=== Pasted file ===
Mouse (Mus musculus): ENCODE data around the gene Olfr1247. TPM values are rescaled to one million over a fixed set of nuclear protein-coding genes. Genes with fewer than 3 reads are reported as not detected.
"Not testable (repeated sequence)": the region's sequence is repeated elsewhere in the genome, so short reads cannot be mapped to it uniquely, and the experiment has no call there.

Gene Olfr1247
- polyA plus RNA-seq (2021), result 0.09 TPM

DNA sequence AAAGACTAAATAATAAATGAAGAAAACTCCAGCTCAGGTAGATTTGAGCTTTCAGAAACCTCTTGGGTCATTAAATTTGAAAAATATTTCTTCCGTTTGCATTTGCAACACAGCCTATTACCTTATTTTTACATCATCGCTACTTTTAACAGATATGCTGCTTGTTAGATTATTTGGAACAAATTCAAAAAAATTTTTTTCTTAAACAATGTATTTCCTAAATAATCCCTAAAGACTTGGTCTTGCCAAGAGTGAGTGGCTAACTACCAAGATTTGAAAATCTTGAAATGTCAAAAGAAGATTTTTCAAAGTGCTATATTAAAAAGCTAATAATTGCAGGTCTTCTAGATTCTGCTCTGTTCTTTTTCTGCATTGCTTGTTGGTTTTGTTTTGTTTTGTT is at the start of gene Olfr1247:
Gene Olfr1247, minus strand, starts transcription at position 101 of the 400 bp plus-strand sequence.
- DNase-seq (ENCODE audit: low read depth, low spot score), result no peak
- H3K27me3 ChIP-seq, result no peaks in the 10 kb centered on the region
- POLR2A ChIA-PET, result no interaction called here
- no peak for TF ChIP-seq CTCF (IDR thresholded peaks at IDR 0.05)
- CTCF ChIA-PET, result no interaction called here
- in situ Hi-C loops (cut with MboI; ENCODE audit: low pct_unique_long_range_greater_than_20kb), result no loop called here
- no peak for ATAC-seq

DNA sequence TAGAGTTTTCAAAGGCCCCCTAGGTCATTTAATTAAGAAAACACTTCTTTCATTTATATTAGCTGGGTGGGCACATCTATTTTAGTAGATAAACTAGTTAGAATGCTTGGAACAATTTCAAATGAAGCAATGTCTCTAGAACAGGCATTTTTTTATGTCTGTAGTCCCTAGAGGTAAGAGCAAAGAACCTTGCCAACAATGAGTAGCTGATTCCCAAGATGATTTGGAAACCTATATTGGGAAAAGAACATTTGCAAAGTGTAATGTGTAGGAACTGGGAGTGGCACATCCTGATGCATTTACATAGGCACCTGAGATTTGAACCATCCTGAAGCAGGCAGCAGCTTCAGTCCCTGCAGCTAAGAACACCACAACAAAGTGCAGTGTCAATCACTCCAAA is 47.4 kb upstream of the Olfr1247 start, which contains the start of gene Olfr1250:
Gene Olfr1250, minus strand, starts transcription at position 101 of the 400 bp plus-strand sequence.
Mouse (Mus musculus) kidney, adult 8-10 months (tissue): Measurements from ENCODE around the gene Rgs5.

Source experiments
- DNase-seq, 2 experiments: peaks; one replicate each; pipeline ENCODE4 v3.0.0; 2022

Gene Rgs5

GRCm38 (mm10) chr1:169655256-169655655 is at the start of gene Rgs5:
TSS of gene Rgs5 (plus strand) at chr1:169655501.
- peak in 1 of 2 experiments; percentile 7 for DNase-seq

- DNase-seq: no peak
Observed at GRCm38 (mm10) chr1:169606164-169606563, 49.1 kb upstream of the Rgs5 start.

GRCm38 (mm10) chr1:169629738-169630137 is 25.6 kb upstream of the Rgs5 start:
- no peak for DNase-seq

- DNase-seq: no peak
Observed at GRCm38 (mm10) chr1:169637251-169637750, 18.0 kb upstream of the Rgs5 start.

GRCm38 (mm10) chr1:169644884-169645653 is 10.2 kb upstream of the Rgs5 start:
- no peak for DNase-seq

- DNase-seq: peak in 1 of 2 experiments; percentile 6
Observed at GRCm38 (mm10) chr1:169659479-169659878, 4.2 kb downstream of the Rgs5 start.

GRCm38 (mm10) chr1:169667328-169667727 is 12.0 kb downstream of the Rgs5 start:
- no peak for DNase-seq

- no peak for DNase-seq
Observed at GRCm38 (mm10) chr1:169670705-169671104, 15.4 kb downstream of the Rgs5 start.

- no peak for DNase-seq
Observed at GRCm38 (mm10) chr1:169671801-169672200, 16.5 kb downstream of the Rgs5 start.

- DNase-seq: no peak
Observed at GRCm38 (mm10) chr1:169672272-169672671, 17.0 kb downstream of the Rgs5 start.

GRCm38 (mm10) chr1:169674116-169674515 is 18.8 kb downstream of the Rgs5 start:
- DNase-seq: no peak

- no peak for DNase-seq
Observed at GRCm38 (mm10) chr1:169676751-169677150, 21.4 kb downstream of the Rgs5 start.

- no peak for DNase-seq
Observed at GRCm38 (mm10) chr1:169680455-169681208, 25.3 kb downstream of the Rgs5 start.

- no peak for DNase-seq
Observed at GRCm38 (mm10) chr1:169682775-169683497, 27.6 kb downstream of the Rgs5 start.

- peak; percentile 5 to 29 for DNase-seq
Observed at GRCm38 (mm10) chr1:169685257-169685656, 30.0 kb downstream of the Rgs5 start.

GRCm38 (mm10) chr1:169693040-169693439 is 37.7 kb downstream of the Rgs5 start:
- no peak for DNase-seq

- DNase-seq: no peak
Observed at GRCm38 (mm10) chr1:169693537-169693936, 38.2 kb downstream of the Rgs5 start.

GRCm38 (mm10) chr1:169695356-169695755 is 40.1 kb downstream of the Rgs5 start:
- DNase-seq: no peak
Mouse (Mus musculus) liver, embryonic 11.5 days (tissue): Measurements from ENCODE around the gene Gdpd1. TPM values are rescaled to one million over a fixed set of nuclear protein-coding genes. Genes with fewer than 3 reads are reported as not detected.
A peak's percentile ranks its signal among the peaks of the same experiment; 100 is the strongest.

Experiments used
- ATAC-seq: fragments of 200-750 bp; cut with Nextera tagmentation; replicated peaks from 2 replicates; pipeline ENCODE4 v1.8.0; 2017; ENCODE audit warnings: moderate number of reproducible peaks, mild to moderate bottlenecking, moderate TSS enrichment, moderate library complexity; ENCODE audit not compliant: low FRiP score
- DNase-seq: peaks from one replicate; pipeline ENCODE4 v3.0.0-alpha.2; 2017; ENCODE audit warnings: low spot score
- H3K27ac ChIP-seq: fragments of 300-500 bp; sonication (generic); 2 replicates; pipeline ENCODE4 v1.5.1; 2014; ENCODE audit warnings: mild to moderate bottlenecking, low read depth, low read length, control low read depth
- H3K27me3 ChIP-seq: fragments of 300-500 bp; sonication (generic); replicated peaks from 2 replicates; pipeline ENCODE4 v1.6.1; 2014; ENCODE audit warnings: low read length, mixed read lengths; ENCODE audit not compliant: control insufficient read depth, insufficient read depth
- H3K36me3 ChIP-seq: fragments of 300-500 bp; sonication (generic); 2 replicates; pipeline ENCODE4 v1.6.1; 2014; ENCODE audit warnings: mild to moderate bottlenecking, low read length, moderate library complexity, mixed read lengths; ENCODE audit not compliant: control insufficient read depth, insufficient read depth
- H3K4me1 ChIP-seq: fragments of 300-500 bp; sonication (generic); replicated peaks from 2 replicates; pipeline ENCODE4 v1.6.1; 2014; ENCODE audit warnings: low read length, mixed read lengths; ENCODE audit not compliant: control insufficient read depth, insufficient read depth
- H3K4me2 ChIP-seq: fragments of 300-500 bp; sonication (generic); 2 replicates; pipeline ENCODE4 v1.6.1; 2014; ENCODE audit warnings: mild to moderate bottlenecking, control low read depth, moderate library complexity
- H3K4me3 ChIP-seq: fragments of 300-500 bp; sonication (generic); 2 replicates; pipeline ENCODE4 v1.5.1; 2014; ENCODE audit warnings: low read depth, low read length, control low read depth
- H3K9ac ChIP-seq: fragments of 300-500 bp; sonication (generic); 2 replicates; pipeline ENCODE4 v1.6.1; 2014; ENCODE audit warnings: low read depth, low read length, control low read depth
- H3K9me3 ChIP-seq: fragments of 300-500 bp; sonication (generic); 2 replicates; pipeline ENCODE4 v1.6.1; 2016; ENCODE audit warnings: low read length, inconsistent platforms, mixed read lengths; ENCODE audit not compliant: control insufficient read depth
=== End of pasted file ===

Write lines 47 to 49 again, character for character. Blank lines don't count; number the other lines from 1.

- no peak for DNase-seq
Observed at GRCm38 (mm10) chr1:169682775-169683497, 27.6 kb downstream of the Rgs5 start.

- peak; percentile 5 to 29 for DNase-seq